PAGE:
Updated: Jul 13, 2022
Forecasting your startups revenue will be one of the most important area of your startup's budget. It will allow you to create the blueprint for your startups success, giving you key insight into where you can invest more in order to scale your startup.
Despite the fact that each startup's revenue build has its own intricacies and no two will ever be the same, forecasting revenue based off sales reps is the most common way that I see Saas founders forecast out their startup's revenue.
Now, when I say sales reps, I could be talking about SDRs (sales development representative) BDRs (business development representative), Account Executives - it doesn't really matter what you call them if they're tied to a quota.
This is different from someone like an account manager whose job is really to nurture and potentially expand on the existing customers rather than close new ones.
Here are a few key things that you would want to consider while using this method.
Whenever you bring on a sales rep, it’s going to take some time to ramp them up. You can't just assign them a quota and assume that they're going to be able to hit it from day one.
When they join your organization, they need to first learn about what you do, and get onboarded to all your platforms. Then, there's a sales cycle. They're going to reach out to a lot of prospects, and they are going to be booking meetings and nurturing leads. It's going to take at least 30, 60, 90 days or sometimes even up to eight months to close a deal.
So, the first thing you would want to include with your forecast is a ramp period.
In this example, this is saying that a sales rep, when he joins is only going to be able to hit 25% of his quota in month one. For your startup, this number may be higher or lower, depending on how mature your sales development playbook is, and how well tested your sales process is.
Another important thing to include is the sales rep’s quota. I like to start on an annual basis and ask questions like "how many customers does this sales rep need to bring?"
I sometimes see founders use quota based off actual MRR or just total bookings instead of a quota based off customers, which is fine too.
After getting this annual sales quota number, you would want to include a utilization, IE - how effective will each sales rep be at hitting their quota? Another word for this is attainment. 80% is the most common that I see.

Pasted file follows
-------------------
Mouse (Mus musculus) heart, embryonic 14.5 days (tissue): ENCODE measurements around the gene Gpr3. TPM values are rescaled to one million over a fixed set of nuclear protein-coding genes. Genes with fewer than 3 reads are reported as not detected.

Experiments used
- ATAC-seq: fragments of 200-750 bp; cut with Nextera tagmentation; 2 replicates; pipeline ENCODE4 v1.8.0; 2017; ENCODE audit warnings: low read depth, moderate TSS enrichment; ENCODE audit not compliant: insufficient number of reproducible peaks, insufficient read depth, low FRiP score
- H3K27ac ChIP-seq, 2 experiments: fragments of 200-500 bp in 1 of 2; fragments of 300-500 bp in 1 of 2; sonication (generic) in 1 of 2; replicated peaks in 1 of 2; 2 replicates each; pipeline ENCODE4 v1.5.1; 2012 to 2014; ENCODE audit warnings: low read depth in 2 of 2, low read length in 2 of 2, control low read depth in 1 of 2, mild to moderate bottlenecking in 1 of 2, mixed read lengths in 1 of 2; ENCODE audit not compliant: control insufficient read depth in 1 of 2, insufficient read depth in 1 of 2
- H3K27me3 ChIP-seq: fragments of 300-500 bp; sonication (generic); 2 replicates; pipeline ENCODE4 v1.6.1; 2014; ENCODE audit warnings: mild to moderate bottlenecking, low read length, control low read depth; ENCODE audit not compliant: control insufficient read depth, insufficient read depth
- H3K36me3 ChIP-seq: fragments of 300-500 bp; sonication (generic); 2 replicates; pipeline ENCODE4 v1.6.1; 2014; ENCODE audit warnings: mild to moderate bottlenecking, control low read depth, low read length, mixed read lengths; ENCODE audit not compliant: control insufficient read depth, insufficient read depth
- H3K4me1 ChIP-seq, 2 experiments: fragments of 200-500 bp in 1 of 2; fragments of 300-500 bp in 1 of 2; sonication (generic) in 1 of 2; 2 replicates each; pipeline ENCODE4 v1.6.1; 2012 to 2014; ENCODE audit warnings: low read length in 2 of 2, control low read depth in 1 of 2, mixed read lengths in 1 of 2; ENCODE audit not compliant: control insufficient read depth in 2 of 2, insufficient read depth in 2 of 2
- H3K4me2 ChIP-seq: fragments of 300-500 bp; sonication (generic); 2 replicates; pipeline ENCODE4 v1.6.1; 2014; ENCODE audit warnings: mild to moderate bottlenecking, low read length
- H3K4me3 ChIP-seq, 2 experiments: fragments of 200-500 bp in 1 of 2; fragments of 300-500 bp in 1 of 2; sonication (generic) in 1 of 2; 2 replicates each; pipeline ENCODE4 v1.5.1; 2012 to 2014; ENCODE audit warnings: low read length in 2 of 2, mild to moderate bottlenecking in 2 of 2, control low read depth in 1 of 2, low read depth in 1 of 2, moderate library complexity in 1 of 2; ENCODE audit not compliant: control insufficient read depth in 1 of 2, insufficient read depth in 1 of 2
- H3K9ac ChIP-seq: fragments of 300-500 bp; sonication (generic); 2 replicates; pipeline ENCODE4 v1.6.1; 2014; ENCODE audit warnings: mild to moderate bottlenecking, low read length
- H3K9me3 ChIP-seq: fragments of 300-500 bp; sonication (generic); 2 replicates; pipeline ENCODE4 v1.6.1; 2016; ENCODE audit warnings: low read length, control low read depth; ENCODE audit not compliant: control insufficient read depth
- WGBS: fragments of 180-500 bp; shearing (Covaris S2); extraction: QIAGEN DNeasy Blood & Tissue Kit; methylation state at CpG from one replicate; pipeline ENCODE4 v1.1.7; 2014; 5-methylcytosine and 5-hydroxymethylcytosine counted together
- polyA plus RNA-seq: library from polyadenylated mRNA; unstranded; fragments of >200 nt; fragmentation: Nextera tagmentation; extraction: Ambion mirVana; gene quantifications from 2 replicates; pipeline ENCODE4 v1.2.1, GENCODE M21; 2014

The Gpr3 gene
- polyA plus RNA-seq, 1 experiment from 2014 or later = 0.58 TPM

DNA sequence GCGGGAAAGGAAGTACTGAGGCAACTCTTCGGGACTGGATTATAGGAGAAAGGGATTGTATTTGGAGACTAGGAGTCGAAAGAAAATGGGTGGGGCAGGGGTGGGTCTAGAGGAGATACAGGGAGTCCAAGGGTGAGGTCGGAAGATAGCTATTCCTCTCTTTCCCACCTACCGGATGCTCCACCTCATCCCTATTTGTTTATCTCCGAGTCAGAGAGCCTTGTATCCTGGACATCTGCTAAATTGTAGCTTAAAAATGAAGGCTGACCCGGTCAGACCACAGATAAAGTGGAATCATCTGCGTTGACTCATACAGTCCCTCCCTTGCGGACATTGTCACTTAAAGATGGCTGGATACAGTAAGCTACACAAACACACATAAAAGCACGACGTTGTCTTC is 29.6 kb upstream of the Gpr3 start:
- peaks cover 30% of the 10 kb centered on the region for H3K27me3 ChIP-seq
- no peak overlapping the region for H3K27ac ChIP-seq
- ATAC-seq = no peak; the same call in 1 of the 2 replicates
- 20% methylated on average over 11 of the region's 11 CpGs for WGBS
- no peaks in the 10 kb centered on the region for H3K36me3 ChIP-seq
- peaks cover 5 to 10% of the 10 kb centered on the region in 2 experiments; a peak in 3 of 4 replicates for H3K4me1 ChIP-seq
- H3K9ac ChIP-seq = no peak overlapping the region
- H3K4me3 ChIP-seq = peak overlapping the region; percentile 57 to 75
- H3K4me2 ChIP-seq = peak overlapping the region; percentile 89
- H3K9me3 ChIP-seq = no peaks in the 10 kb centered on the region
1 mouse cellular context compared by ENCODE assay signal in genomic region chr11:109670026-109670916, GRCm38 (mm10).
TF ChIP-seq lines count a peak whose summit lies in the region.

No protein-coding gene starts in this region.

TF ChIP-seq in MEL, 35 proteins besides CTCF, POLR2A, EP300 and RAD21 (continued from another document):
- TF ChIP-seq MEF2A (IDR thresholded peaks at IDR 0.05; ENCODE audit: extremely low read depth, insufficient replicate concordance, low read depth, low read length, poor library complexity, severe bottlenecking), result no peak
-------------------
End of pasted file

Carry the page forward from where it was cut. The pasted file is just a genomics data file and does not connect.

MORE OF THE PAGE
Now let's go over an example. Assume that in the first month, we bring on 10 new sales reps for illustrative purposes.
Because each sales rep goes through a ramp period, initially we have the cumulative equivalent of only two and a half completely ramped up sales reps, in spite of hiring 10 reps.
So two and a half sales reps, times 24, customers divided by 12 gets us to five new customers in this period.
Eventually, when all our sales reps get fully ramped up, by about month five, we're getting two new customers per sales rep or 20 new customers.
In this example, once we know how many new customers we'll get bring on, we can attach a bookings value to it.
Once we know how many new customers we're going to bring in, we can attach a bookings value to it, and then we could understand if this sales rep is a profitable investment, or are we losing money and need to restructure.
In this example, the overall bookings that we get to can be summed up on an annual basis at a hundred thousand dollars.
If this sales rep is being paid less than a hundred thousand, between their wages, salary, health benefits, their payroll processing fees, commissions, and any other incidentals, then this would be a good investment. However, if the sales rep is being paid $120,000 a year, then every new sales rep that you hire under these assumptions is losing you money.
Once we have all this information, we could start forecasting a ton of additional info.
This just shows the bookings amount. Is this an annual booking? If so, now we need to prepare what our revenue is going to be based off a 12th of that each month.
Additionally, oftentimes when customers purchase, they're going to be purchasing again, if not, you most likely don't have a good business. Forecasting for renewals based off a renewal rate or one minus your churn rate is another key factor in building a revenue build based off of sales reps.
Josh Aharonoff CEO and Outsourced CFO
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